The placenta develops at the same time as your baby and is attached to the lining of your uterus (womb) during pregnancy.
It allows for oxygen and nutrients to pass from you to your baby as well as producing hormones that support your pregnancy.
Sometimes the placenta develops in the lower part of a woman’s uterus.
If the placenta is covering or partly covering your cervix towards the end of your pregnancy, it will block your baby’s path through your vagina and you’ll have to deliver your baby by caesarean section.
Placenta praevia diagnosis
If your placenta is lying low in your uterus, it may show up in the ultrasound scan that many women have between 18 to 20 weeks of pregnancy. If the scan shows that you may have placenta praevia, you’ll probably be asked to have another scan at about 32 weeks.
For most women, that second scan will show the placenta has naturally moved up as the uterus expanded during pregnancy. Sometimes it moves up between the second scan and the baby’s due date.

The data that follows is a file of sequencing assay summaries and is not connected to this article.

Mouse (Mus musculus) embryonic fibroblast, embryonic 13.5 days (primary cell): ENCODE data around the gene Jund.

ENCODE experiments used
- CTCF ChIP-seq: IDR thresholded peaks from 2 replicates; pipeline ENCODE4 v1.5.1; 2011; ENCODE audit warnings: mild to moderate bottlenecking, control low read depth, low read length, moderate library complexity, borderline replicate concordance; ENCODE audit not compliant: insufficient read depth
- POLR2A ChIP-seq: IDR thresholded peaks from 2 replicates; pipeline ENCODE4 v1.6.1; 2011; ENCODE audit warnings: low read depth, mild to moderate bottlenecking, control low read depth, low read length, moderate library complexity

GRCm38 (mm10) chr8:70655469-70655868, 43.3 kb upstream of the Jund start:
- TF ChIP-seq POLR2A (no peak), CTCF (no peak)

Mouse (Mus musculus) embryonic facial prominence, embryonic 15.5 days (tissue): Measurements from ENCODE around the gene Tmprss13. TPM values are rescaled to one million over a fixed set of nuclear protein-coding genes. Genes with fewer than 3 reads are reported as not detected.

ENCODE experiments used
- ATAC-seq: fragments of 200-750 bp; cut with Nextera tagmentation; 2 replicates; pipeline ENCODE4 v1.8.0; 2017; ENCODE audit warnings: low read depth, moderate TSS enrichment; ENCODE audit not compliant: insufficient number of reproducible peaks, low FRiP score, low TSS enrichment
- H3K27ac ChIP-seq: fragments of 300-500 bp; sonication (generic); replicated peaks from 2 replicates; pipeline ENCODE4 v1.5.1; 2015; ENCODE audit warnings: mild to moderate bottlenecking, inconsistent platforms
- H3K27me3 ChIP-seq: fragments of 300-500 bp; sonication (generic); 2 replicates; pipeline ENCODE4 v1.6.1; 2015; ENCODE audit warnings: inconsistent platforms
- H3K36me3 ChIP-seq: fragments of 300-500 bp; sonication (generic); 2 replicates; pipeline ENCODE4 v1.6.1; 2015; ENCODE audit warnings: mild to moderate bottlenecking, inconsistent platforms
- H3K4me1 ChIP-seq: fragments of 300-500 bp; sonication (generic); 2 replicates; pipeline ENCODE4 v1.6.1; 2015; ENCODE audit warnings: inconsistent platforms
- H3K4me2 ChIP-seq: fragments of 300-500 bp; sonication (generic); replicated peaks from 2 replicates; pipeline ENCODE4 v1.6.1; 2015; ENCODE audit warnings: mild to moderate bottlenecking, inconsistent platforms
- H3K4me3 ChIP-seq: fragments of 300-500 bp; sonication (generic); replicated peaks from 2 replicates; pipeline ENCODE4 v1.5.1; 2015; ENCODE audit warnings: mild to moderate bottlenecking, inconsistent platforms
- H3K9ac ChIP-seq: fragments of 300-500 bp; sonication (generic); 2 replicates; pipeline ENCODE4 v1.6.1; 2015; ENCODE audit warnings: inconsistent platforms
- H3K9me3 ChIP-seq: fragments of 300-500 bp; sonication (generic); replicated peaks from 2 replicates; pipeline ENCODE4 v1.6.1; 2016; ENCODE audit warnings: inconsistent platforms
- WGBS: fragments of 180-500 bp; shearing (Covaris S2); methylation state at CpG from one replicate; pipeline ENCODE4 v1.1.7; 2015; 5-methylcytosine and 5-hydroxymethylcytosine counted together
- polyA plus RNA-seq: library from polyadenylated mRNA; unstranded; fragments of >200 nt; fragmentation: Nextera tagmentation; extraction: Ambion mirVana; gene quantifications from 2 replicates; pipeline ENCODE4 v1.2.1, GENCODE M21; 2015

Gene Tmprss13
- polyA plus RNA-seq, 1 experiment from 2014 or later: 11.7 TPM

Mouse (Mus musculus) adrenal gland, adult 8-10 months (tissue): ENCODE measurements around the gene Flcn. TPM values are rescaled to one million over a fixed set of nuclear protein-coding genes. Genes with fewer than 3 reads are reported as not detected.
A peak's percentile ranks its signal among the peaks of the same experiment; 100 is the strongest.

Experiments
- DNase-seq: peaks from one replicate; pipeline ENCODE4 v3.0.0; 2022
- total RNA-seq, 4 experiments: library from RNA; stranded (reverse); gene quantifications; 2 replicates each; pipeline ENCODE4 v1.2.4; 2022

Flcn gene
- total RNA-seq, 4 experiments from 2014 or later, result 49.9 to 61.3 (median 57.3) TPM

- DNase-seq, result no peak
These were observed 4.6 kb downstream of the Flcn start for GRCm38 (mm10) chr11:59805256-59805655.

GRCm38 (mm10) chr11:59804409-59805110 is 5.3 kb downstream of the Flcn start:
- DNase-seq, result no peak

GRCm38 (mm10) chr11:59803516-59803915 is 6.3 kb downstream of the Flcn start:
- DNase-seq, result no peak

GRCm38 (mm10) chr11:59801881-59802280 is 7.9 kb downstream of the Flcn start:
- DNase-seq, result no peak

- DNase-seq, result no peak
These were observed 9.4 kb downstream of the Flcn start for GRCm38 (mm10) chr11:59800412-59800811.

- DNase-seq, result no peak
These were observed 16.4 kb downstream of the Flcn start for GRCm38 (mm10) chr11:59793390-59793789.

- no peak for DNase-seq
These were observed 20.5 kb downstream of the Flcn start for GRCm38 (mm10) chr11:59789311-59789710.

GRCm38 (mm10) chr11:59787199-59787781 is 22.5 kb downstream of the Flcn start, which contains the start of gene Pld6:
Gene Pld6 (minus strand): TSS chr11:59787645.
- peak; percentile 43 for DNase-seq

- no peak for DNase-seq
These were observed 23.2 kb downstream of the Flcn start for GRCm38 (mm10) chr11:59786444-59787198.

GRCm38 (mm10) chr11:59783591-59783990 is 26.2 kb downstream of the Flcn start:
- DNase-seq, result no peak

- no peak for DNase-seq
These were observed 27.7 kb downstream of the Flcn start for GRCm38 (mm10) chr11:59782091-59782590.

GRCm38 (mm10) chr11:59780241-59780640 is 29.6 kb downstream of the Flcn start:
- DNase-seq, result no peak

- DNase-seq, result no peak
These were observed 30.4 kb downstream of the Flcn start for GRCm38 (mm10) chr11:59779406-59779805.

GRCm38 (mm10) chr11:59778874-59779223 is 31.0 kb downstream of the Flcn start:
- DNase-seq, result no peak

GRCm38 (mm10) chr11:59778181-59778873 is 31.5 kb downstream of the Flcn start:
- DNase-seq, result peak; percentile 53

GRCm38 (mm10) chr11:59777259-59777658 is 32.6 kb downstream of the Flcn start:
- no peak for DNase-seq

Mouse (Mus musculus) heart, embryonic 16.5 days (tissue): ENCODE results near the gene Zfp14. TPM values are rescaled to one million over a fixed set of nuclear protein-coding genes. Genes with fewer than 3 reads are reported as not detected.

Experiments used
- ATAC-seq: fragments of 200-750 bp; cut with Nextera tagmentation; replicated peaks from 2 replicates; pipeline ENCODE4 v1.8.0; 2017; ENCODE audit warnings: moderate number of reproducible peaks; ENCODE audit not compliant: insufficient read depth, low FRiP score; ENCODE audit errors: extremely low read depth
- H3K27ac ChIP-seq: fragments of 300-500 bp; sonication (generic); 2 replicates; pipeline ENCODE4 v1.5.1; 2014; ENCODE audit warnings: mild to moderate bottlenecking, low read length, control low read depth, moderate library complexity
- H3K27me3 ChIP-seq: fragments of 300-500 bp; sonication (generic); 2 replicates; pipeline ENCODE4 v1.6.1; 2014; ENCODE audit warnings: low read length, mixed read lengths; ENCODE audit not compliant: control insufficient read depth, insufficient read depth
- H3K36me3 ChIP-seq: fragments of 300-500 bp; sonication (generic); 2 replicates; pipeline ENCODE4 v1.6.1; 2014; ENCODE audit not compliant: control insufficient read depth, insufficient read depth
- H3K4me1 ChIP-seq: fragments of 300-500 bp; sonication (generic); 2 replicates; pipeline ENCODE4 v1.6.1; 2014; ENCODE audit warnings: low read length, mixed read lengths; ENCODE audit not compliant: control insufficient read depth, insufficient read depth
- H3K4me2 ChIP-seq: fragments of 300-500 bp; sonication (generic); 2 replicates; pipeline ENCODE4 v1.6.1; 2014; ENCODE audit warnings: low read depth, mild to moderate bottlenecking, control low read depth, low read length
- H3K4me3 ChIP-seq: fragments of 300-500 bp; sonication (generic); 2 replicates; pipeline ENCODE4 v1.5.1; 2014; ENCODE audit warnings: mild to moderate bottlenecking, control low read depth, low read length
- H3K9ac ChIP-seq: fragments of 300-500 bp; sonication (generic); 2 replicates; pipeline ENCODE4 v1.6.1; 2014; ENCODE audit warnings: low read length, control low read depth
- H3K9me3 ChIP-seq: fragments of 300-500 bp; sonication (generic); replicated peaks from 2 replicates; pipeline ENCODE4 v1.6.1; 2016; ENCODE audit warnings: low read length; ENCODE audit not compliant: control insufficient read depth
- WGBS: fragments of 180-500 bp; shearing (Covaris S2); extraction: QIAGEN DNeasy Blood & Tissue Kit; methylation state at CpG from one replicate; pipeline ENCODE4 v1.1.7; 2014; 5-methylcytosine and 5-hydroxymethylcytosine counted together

Your doctor may find that placenta praevia is the reason a baby is in the breech position or lying across your bump.
Sudden, painless bleeding is another symptom of placenta praevia.
You should have any bleeding during pregnancy checked by your doctor.
Placenta praevia risks and complications
Most women with placenta praevia don’t have any complications, but if there are complications, they can be serious.
They may cause early labour or bleeding that can be dangerous to you and your baby.
Managing placenta praevia
There’s nothing that can be done to move the placenta, you must wait to see if it moves naturally.
Whether you’ve had bleeding or not, your doctor is likely to suggest you have someone nearby to help you at all times, and that you are close to a hospital.
You may be advised not to do strenuous exercise or other activities.
Your doctor may suggest that you go into hospital before the birth, and that you have a caesarean section.
Learn more about placenta praevia treatment on the Pregnancy, Birth and Baby website.
Last reviewed: October 2015